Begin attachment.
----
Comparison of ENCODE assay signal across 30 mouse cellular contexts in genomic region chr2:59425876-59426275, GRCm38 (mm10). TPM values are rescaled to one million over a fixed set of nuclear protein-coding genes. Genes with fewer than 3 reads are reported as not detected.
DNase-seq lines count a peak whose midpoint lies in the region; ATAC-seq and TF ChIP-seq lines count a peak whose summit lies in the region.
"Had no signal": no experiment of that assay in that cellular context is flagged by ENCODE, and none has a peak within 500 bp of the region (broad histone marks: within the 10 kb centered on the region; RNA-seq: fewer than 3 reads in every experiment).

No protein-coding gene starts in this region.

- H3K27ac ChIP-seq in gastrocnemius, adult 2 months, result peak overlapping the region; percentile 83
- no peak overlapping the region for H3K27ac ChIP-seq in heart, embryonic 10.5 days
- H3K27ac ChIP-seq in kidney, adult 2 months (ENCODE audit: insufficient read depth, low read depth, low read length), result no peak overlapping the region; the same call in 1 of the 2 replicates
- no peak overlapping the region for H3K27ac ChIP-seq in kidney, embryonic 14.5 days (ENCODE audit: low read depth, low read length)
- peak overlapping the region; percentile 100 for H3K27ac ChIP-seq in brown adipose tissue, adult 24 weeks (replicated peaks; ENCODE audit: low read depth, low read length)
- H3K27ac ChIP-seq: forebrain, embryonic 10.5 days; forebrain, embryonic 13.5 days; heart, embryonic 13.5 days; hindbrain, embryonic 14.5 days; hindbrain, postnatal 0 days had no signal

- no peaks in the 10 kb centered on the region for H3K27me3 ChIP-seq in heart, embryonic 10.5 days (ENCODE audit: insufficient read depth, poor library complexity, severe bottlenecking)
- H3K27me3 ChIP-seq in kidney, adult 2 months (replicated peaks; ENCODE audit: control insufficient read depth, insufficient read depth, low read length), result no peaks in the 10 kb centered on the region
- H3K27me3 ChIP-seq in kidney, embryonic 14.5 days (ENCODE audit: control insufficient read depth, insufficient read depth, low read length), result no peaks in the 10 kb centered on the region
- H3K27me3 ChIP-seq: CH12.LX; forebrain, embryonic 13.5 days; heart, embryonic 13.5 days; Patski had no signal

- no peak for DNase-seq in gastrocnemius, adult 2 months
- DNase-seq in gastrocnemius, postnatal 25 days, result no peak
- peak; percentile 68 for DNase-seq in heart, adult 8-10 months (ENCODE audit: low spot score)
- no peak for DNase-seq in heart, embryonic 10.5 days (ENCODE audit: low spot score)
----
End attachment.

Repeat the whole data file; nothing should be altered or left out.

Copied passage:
Comparison of ENCODE assay signal across 30 mouse cellular contexts in genomic region chr2:59425876-59426275, GRCm38 (mm10). TPM values are rescaled to one million over a fixed set of nuclear protein-coding genes. Genes with fewer than 3 reads are reported as not detected.
DNase-seq lines count a peak whose midpoint lies in the region; ATAC-seq and TF ChIP-seq lines count a peak whose summit lies in the region.
"Had no signal": no experiment of that assay in that cellular context is flagged by ENCODE, and none has a peak within 500 bp of the region (broad histone marks: within the 10 kb centered on the region; RNA-seq: fewer than 3 reads in every experiment).

No protein-coding gene starts in this region.

- H3K27ac ChIP-seq in gastrocnemius, adult 2 months, result peak overlapping the region; percentile 83
- no peak overlapping the region for H3K27ac ChIP-seq in heart, embryonic 10.5 days
- H3K27ac ChIP-seq in kidney, adult 2 months (ENCODE audit: insufficient read depth, low read depth, low read length), result no peak overlapping the region; the same call in 1 of the 2 replicates
- no peak overlapping the region for H3K27ac ChIP-seq in kidney, embryonic 14.5 days (ENCODE audit: low read depth, low read length)
- peak overlapping the region; percentile 100 for H3K27ac ChIP-seq in brown adipose tissue, adult 24 weeks (replicated peaks; ENCODE audit: low read depth, low read length)
- H3K27ac ChIP-seq: forebrain, embryonic 10.5 days; forebrain, embryonic 13.5 days; heart, embryonic 13.5 days; hindbrain, embryonic 14.5 days; hindbrain, postnatal 0 days had no signal

- no peaks in the 10 kb centered on the region for H3K27me3 ChIP-seq in heart, embryonic 10.5 days (ENCODE audit: insufficient read depth, poor library complexity, severe bottlenecking)
- H3K27me3 ChIP-seq in kidney, adult 2 months (replicated peaks; ENCODE audit: control insufficient read depth, insufficient read depth, low read length), result no peaks in the 10 kb centered on the region
- H3K27me3 ChIP-seq in kidney, embryonic 14.5 days (ENCODE audit: control insufficient read depth, insufficient read depth, low read length), result no peaks in the 10 kb centered on the region
- H3K27me3 ChIP-seq: CH12.LX; forebrain, embryonic 13.5 days; heart, embryonic 13.5 days; Patski had no signal

- no peak for DNase-seq in gastrocnemius, adult 2 months
- DNase-seq in gastrocnemius, postnatal 25 days, result no peak
- peak; percentile 68 for DNase-seq in heart, adult 8-10 months (ENCODE audit: low spot score)
- no peak for DNase-seq in heart, embryonic 10.5 days (ENCODE audit: low spot score)